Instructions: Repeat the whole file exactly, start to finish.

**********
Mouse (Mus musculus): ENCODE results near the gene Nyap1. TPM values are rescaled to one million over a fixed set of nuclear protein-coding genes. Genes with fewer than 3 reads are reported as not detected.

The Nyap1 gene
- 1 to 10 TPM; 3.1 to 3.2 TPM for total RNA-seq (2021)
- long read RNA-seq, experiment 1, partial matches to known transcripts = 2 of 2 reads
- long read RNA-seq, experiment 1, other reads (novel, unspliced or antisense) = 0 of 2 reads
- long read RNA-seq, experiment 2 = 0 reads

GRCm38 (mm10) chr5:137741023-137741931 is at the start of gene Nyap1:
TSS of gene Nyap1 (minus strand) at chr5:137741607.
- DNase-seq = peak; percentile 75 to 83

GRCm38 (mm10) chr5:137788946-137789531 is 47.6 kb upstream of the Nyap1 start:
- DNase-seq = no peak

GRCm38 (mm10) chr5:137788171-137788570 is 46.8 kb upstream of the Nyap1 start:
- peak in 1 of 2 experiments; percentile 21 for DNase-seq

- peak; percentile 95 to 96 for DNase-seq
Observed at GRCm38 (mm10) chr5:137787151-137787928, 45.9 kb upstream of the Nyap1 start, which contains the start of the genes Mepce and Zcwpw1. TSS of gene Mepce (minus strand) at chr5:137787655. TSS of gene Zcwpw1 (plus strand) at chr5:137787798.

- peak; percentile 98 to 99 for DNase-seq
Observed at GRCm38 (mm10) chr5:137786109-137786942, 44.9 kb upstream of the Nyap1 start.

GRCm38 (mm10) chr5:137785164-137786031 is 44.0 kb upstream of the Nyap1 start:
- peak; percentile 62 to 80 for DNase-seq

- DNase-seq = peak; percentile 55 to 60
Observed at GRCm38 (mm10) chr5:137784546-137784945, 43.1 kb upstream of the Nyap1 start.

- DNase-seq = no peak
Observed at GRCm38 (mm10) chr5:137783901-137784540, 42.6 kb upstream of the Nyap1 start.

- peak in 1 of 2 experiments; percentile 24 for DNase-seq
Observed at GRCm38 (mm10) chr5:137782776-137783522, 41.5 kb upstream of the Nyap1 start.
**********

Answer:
Mouse (Mus musculus): ENCODE results near the gene Nyap1. TPM values are rescaled to one million over a fixed set of nuclear protein-coding genes. Genes with fewer than 3 reads are reported as not detected.

The Nyap1 gene
- 1 to 10 TPM; 3.1 to 3.2 TPM for total RNA-seq (2021)
- long read RNA-seq, experiment 1, partial matches to known transcripts = 2 of 2 reads
- long read RNA-seq, experiment 1, other reads (novel, unspliced or antisense) = 0 of 2 reads
- long read RNA-seq, experiment 2 = 0 reads

GRCm38 (mm10) chr5:137741023-137741931 is at the start of gene Nyap1:
TSS of gene Nyap1 (minus strand) at chr5:137741607.
- DNase-seq = peak; percentile 75 to 83

GRCm38 (mm10) chr5:137788946-137789531 is 47.6 kb upstream of the Nyap1 start:
- DNase-seq = no peak

GRCm38 (mm10) chr5:137788171-137788570 is 46.8 kb upstream of the Nyap1 start:
- peak in 1 of 2 experiments; percentile 21 for DNase-seq

- peak; percentile 95 to 96 for DNase-seq
Observed at GRCm38 (mm10) chr5:137787151-137787928, 45.9 kb upstream of the Nyap1 start, which contains the start of the genes Mepce and Zcwpw1. TSS of gene Mepce (minus strand) at chr5:137787655. TSS of gene Zcwpw1 (plus strand) at chr5:137787798.

- peak; percentile 98 to 99 for DNase-seq
Observed at GRCm38 (mm10) chr5:137786109-137786942, 44.9 kb upstream of the Nyap1 start.

GRCm38 (mm10) chr5:137785164-137786031 is 44.0 kb upstream of the Nyap1 start:
- peak; percentile 62 to 80 for DNase-seq

- DNase-seq = peak; percentile 55 to 60
Observed at GRCm38 (mm10) chr5:137784546-137784945, 43.1 kb upstream of the Nyap1 start.

- DNase-seq = no peak
Observed at GRCm38 (mm10) chr5:137783901-137784540, 42.6 kb upstream of the Nyap1 start.

- peak in 1 of 2 experiments; percentile 24 for DNase-seq
Observed at GRCm38 (mm10) chr5:137782776-137783522, 41.5 kb upstream of the Nyap1 start.